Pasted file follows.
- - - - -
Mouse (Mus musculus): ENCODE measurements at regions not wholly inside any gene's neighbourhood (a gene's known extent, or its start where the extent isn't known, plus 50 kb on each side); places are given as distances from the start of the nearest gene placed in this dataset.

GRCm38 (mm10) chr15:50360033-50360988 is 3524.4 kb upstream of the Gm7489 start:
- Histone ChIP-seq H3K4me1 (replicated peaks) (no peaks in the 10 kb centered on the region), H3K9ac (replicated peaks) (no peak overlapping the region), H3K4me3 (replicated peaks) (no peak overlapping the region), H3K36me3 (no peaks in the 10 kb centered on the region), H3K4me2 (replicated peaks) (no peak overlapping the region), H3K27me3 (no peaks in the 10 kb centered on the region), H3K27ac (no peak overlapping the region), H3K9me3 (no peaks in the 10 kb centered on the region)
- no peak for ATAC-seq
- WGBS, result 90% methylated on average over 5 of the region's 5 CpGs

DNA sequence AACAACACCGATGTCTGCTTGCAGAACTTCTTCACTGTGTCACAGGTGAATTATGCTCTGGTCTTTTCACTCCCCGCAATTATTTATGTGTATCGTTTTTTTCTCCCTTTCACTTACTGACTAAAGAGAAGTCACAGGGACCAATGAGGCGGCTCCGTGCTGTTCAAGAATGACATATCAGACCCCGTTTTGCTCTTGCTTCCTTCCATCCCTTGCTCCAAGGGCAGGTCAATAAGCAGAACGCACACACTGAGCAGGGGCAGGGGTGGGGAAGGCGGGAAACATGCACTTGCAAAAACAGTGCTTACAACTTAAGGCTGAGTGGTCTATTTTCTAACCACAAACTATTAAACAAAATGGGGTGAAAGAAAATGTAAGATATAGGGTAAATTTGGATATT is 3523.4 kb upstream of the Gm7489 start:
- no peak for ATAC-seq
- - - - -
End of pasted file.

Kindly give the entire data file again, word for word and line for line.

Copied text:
Mouse (Mus musculus): ENCODE measurements at regions not wholly inside any gene's neighbourhood (a gene's known extent, or its start where the extent isn't known, plus 50 kb on each side); places are given as distances from the start of the nearest gene placed in this dataset.

GRCm38 (mm10) chr15:50360033-50360988 is 3524.4 kb upstream of the Gm7489 start:
- Histone ChIP-seq H3K4me1 (replicated peaks) (no peaks in the 10 kb centered on the region), H3K9ac (replicated peaks) (no peak overlapping the region), H3K4me3 (replicated peaks) (no peak overlapping the region), H3K36me3 (no peaks in the 10 kb centered on the region), H3K4me2 (replicated peaks) (no peak overlapping the region), H3K27me3 (no peaks in the 10 kb centered on the region), H3K27ac (no peak overlapping the region), H3K9me3 (no peaks in the 10 kb centered on the region)
- no peak for ATAC-seq
- WGBS, result 90% methylated on average over 5 of the region's 5 CpGs

DNA sequence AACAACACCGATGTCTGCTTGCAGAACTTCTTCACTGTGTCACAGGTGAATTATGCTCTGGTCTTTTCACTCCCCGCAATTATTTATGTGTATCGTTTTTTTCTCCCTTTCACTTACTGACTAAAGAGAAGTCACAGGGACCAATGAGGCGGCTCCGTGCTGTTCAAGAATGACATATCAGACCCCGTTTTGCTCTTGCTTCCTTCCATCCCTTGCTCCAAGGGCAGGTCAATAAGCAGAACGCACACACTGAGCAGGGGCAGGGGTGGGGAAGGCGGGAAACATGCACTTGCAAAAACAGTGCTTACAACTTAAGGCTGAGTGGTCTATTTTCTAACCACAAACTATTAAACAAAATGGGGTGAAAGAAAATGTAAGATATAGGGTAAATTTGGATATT is 3523.4 kb upstream of the Gm7489 start:
- no peak for ATAC-seq